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“The transmission was limited to BBC, and only a few hours a day, but we were in seventh heaven, and I can remember once the set was switched on it took several minutes to “warm up” and during this process my sister Jill used to hide behind the chair until the picture appeared.

“There were few pre recorded programmes then and nearly everything was transmitted live. The service was bedeviled by breakdowns and sometimes we would sit for up to two hours before normal service was restored. The signal from Alexander Palace, London, wasn't very good and when we heard that the new high powered transmitter at Crystal Palace was going to send out a test signal at midnight on a Saturday night we all sat with our uncles and aunties staring at a blank screen, from 10 o'clock, the normal shut down, until midnight when all of a sudden this super signal snapped into view, we were ecstatic.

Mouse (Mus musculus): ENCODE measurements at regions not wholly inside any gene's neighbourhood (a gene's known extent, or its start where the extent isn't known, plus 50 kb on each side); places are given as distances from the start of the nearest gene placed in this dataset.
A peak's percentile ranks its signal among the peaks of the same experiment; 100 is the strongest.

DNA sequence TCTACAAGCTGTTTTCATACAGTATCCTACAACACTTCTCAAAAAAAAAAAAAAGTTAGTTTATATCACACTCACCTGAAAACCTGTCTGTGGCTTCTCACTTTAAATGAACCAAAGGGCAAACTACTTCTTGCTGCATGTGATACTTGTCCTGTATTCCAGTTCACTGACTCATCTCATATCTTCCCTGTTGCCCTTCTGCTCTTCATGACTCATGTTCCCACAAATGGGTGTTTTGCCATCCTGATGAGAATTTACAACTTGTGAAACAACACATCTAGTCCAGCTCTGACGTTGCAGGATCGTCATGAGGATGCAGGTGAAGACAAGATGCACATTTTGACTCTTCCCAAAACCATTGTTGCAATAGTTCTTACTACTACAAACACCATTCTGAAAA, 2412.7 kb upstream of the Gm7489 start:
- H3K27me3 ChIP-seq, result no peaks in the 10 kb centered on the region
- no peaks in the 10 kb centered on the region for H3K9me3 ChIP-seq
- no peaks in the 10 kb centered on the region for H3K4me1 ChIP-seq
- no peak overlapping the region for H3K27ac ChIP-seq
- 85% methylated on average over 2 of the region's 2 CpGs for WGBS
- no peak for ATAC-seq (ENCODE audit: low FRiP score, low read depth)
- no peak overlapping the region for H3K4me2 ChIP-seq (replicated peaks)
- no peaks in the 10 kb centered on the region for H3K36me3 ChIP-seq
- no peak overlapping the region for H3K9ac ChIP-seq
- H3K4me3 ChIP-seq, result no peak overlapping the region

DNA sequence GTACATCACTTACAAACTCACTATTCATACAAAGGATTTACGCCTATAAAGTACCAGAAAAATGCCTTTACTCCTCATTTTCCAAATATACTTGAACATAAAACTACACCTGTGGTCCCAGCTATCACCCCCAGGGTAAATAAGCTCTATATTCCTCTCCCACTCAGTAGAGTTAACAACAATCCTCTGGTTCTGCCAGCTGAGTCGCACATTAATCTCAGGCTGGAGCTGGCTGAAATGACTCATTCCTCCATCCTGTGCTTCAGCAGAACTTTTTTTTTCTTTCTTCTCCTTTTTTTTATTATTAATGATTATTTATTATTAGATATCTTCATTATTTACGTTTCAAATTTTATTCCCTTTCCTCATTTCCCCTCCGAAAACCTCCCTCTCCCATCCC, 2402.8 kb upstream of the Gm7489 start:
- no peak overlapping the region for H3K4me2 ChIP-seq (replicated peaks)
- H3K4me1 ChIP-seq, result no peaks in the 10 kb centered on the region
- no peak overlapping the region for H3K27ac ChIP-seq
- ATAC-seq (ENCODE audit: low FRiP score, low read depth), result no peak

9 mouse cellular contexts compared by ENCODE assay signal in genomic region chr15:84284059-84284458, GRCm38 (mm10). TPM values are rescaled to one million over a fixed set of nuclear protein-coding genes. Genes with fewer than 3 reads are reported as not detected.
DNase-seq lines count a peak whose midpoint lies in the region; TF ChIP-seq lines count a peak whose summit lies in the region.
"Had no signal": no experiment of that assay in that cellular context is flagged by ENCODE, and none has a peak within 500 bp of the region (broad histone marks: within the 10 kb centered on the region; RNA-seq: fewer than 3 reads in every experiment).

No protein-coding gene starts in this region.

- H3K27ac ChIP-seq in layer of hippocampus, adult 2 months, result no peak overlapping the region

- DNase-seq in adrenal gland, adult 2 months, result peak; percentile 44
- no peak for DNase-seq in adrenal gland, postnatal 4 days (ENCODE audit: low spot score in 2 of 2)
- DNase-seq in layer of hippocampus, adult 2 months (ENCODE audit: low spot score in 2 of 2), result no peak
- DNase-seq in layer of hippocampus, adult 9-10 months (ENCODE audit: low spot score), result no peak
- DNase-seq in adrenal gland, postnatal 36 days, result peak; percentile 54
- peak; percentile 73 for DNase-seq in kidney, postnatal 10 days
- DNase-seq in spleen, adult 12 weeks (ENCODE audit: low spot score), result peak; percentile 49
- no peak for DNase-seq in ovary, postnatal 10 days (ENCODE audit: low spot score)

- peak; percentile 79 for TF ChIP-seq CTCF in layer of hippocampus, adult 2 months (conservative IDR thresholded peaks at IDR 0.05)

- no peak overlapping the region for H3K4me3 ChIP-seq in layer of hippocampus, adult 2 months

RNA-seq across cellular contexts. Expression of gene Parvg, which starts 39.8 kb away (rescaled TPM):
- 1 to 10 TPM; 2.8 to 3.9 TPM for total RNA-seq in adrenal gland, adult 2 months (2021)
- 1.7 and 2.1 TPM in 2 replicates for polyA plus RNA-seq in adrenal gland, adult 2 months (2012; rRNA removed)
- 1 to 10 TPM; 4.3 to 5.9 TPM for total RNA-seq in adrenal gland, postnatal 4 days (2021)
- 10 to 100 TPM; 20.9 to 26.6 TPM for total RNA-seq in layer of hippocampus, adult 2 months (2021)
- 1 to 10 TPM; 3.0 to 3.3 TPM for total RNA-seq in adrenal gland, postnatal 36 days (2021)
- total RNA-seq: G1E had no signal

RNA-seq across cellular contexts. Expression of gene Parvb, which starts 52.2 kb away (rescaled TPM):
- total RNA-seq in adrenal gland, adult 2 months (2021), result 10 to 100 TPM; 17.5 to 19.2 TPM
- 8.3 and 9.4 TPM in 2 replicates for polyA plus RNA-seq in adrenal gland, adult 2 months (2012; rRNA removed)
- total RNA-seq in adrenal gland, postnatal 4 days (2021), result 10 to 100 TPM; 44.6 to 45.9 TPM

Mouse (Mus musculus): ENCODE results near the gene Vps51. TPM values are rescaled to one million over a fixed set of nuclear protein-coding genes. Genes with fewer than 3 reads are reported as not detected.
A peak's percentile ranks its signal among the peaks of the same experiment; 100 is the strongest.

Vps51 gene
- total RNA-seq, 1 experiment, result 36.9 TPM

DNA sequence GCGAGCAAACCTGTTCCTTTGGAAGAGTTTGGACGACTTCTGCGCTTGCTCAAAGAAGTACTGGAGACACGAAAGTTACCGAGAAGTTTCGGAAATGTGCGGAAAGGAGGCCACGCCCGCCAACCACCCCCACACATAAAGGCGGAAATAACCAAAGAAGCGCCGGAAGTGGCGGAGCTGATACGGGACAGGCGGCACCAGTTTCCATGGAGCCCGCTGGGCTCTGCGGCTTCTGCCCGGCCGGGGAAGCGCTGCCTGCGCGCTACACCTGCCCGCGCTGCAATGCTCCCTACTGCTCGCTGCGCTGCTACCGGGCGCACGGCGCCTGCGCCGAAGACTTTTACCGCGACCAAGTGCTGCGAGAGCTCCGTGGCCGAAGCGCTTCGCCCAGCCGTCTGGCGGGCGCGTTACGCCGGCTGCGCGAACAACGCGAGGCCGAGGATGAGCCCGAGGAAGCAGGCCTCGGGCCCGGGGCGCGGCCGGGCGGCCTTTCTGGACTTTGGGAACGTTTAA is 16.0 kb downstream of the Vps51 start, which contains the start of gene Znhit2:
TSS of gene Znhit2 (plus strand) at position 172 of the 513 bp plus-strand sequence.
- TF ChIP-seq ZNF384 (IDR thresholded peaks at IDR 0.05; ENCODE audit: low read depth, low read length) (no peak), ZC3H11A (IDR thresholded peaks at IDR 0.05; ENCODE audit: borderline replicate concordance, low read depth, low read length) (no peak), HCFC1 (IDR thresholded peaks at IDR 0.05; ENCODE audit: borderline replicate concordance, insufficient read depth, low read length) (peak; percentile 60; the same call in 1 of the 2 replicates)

“We always had a house full of “guests” who came to share our TV. I had an uncle who lived on the Maidenhall estate. His flat backed onto Bourne Park, which affected his signal badly. One weekend we spent all day assembling a 60ft aerial laid out in the garden. We attempted using a ladder as a lever to pull the aerial upright, but failed. We conceded defeat and settled for only a 40 footer!”

Gary Welham of Pinecroft Road, Ipswich, said: “I started my apprentice as a radio and TV engineer at Murdock's in the Buttermarket, the service manager was Jim Garrod. Part of my apprenticeship was to spend time with Brightwell Brothers putting up huge masts and aerials in gardens.